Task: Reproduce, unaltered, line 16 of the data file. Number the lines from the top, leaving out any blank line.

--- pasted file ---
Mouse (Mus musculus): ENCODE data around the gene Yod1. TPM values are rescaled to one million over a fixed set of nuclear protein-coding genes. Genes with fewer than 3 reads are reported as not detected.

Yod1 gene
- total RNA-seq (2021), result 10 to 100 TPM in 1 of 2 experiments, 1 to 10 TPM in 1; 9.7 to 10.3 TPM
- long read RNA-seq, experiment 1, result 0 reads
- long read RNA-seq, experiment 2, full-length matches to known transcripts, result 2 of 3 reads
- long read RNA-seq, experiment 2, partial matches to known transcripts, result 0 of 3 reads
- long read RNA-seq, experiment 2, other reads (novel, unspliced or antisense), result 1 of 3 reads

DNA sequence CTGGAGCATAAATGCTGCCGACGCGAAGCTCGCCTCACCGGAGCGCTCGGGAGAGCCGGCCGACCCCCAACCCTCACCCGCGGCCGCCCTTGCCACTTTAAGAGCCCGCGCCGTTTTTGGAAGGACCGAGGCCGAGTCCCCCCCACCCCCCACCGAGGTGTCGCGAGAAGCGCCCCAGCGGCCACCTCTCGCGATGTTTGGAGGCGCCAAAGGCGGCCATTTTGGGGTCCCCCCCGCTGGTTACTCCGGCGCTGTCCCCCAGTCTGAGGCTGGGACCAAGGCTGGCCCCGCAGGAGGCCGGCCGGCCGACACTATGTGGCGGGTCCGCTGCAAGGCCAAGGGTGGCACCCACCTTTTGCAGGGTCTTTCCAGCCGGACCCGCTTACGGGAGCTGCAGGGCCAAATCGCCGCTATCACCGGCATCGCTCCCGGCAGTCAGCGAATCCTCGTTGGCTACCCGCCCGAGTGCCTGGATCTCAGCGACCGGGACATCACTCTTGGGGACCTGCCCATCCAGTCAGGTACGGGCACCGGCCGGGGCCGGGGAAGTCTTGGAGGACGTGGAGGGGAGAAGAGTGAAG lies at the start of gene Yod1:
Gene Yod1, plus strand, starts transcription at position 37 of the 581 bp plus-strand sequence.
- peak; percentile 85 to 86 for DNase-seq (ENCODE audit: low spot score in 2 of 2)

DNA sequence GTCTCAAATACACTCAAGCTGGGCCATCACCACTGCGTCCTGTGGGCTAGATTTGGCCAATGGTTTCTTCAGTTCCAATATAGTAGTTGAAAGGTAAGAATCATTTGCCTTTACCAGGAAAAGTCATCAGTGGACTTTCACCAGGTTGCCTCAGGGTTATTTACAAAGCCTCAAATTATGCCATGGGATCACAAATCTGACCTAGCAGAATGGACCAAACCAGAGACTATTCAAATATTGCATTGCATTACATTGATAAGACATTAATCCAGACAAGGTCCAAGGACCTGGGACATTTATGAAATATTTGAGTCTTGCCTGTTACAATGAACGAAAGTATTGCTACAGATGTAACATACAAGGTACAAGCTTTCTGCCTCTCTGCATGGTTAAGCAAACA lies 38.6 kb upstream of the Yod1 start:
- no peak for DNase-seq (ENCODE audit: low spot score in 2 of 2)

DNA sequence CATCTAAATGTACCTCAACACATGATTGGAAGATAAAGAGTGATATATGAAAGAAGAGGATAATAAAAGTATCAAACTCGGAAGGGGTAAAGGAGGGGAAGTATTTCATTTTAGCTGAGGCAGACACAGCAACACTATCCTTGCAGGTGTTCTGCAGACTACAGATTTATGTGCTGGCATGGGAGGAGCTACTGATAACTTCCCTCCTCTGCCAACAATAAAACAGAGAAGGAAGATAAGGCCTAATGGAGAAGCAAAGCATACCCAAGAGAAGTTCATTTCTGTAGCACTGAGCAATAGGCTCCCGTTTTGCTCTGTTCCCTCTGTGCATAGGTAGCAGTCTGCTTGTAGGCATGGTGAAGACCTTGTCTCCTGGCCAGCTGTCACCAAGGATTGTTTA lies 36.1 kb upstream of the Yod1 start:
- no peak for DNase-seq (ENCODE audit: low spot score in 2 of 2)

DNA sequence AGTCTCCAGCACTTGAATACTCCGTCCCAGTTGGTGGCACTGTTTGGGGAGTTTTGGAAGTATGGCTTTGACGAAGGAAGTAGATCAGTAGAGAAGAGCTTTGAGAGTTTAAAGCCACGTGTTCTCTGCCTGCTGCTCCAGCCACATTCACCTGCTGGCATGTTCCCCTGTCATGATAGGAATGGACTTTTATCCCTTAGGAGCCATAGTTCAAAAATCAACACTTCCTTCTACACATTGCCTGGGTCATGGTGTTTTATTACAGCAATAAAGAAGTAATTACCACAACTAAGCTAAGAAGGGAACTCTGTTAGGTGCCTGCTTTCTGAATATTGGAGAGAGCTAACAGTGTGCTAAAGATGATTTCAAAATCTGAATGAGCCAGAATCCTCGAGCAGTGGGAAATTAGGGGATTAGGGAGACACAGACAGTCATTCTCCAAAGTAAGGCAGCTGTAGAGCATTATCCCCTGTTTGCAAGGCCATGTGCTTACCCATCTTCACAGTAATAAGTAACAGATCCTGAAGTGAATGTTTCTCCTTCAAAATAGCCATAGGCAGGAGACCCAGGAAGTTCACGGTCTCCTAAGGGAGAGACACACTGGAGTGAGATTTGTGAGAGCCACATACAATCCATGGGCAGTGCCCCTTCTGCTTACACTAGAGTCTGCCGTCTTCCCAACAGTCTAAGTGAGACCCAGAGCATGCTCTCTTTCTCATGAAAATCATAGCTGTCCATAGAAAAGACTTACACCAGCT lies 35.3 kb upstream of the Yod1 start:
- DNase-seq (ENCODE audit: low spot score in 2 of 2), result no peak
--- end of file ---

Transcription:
- DNase-seq (ENCODE audit: low spot score in 2 of 2), result no peak